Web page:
17. 2Pac f/ Snoop Dogg "2 of Amerika's Most Wanted" (1996)

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Album: All Eyez on Me

Label: Death Row Records

Producer: Tracy Robinson, Daz Dillinger

You can almost smell Al Sharpton's hair burning. 2Pac and Snoop Dogg were on Death Row, and only one would make it out alive. But for now, "break out the champange glasses and condoms" and have nuthin' but a gangsta party. Snoop's stated desire to "do it all legal" gives Pac's "I live in fear of a felony" a ghoulish glow in retrospect. Even while Pac walked the Earth, this one felt ghoulish. "My destiny release me to the streets," raps Pac. It was written.

16. Above The Law "Murder Rap" (1990)

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Album: Livin' Like Hustlers

Label: Ruthless

Producer: Above The Law, Dr. Dre, Laylaw

Of all the works of aural architecture overseen by Dr. Dre, Above the Law's “Murder Rap” might well be his most underrated building. Released in the creative crosscurrent that existed in the space between Straight Outta Compton and The Chronic, “Murder Rap” is a monstrous piece of work, clearly inspired by the density of Ice Cube's collaboration with the Bomb Squad on Amerikka's Most Wanted.

Beginning with a snippet of Eazy talking about meeting President Bush, the song goes on to layer no less than six different samples. The hellacious opening assault contains of a collision of drums (borrowed from James Brown and Eddie Bo), bass (from Public Enemy) and a sample of Quincy Jones' theme from the cop show Ironsides (it could be a police siren; it could be a hissing asp).

Had Dr. Dre not soon invented G-funk, “Murder Rap” suggests an alternate path that L.A. gangsta rap might have taken: a bombastic, tribally heavy sound that's closer to heavy metal than Blaxploitation funk.

15. The D.O.C. "Funky Enough" (1989)

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Album: No One Can Do it Better

Label: Ruthless Records/Atlantic Recording Corporation

Producer: Dr. Dre

Before the car wreck that destroyed his voice, The D.O.C. already rapped in a nasty rasp: "Lay the lyrics on the top like a rug / Make it sound smooth and let 'em make a dub." An addictive four-note bass line atop a bare grid of drums; this Dre production sounds more like N.W.A ruthlessness than a Snoop-era smoke-out. Way more than funky enough.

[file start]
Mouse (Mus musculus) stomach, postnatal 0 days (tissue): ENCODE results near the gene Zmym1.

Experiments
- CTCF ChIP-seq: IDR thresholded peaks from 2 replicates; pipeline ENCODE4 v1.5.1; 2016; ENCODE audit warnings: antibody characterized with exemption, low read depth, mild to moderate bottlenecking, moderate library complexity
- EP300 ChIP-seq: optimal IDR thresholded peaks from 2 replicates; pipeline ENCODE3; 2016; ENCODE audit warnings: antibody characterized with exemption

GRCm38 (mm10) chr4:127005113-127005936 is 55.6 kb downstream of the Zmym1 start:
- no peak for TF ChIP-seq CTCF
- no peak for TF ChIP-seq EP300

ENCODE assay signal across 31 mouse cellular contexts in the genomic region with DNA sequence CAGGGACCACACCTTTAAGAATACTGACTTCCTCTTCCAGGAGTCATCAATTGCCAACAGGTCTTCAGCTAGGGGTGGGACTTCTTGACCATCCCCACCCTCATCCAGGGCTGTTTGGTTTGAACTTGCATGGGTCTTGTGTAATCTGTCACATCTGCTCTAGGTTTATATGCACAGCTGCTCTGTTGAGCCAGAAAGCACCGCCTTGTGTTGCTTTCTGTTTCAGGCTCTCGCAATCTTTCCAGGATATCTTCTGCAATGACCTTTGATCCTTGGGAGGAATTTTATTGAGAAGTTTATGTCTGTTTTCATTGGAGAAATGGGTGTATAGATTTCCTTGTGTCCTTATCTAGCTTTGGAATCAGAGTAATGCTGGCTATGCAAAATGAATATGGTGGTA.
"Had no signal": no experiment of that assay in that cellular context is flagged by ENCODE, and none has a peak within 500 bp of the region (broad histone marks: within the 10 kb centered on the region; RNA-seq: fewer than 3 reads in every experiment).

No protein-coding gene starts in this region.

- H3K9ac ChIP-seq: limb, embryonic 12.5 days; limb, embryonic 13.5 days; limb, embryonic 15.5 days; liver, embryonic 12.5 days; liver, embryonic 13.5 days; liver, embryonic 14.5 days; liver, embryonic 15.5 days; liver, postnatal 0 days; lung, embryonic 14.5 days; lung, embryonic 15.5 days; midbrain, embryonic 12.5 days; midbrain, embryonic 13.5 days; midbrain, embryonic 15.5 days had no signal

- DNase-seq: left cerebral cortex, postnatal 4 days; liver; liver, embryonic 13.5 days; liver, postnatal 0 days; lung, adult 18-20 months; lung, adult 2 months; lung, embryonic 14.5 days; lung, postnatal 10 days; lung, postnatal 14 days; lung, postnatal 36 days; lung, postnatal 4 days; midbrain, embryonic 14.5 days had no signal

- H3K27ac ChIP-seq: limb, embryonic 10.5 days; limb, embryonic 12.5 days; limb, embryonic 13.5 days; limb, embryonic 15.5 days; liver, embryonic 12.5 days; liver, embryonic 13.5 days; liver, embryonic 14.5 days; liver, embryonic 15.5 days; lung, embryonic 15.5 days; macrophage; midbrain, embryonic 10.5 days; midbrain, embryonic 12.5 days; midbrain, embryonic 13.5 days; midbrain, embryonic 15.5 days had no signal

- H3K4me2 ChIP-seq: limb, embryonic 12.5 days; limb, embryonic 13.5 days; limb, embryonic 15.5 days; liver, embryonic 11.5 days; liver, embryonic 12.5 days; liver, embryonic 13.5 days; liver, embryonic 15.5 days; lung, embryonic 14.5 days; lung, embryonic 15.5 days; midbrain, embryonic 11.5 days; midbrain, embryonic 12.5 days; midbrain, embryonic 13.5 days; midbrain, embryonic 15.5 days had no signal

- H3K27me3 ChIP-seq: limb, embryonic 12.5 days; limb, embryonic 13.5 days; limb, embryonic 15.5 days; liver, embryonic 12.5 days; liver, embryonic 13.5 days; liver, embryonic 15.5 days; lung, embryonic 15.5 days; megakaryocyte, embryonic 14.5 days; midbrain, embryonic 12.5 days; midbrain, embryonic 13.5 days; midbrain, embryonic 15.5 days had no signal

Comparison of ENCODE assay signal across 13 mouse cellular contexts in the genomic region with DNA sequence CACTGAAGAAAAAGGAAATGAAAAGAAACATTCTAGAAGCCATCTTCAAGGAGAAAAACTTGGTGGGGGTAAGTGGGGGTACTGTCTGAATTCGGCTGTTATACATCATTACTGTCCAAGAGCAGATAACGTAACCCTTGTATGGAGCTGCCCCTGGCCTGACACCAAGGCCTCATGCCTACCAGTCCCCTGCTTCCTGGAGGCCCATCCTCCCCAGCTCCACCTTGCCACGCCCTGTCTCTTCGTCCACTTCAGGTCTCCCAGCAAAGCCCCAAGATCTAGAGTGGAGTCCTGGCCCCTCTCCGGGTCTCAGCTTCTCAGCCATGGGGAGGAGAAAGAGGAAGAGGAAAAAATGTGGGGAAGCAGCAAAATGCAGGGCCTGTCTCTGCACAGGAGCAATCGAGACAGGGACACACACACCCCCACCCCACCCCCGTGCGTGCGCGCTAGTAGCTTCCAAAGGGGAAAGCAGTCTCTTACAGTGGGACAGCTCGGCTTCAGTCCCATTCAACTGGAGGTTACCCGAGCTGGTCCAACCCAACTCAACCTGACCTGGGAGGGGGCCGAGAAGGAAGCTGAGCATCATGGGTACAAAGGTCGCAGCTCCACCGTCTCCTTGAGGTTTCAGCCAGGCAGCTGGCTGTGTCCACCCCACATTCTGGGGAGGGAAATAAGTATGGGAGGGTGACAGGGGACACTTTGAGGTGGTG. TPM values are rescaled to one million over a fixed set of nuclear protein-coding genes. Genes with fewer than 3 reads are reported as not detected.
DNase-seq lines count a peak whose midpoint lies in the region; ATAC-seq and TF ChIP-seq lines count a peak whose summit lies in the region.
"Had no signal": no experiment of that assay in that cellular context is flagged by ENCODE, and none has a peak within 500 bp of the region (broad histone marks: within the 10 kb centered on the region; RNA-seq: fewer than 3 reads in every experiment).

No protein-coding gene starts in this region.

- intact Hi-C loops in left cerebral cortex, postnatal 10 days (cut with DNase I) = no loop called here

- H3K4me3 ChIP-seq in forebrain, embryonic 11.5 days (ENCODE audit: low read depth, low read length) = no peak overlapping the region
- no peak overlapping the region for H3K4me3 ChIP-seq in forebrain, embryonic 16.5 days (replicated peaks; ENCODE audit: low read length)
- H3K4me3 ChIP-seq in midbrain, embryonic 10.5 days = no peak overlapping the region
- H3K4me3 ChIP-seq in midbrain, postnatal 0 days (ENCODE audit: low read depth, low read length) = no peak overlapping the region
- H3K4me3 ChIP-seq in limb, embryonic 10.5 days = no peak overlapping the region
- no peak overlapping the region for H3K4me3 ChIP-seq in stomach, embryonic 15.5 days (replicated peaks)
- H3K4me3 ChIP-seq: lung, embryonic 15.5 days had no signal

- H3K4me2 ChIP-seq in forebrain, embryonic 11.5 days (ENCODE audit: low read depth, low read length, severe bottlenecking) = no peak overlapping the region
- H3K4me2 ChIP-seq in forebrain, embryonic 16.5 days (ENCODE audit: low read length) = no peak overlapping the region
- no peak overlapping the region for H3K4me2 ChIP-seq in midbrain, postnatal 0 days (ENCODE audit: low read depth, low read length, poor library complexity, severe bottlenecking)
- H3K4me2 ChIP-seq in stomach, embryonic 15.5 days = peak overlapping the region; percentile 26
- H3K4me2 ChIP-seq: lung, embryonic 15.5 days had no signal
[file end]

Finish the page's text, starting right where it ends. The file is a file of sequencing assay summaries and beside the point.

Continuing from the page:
14. Dr. Dre & Snoop Dogg "Deep Cover" (1992)

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Album: Deep Cover

Label: Epic

Producer: Dr. Dre

The Laurence Fishburne and Jeff Goldblum crime thriller Deep Cover was better than you might expect, but long after the movie is forgotten Dr. Dre's soundtrack cut-which introduced a lanky Long Beach rapper named Snoop Doggy Dogg to the world-will be boomin' in your system. The unbearably tense beat is one of Dre's simplest but it's also timeless. Pun, Fat Joe, Biggie, and Ghsotface have all taken the "Deep Cover" instrumental out for a spin, but nobody ripped it better than Dre and Snoop. Yeah-and ya don't stop.

13. N.W.A "Fuck Tha Police" (1988)

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Album: Straight Outta Compton

Label: Priority, Ruthless

Producer: Dr. Dre, DJ Yella

The song that put N.W.A on the FBI's radar was also the one most often cited as predicting the simmering tensions that would explode four years later during the Los Angeles riots. For all its sociopolitical significance, "Fuck Tha Police" is first and foremost a great rap record. Framed as a court case with Judge Dre presiding and prosecuting attorneys MC Ren, Ice Cube, and Eazy Muthafuckin' E, this one's an open and shut case.

12. Warren G f/ Nate Dogg "Regulate" (1994)

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Album: Regualte...G Funk Era

Label: Def Jam / Death Row / Interscope Records

Producer: Warren G

Back in 1990, while his cousin Dr. Dre was making noise with N.W.A, Warren G founded the trio 213-along with Nate Dogg and Snoop. By the summer of 1994, when "Regulate" dropped on Death Row's Above The Rim soundtrack, Snoop was one of the world's biggest rap stars. But folks were still sleeping on Nate Dogg, whose menacing melodies-along with Warren's slick flip of a Michael McDonald sample-helped make "Regulate" a No. 2 pop hit.

11. Egyptian Lover "Freak-A-Holic" (1986)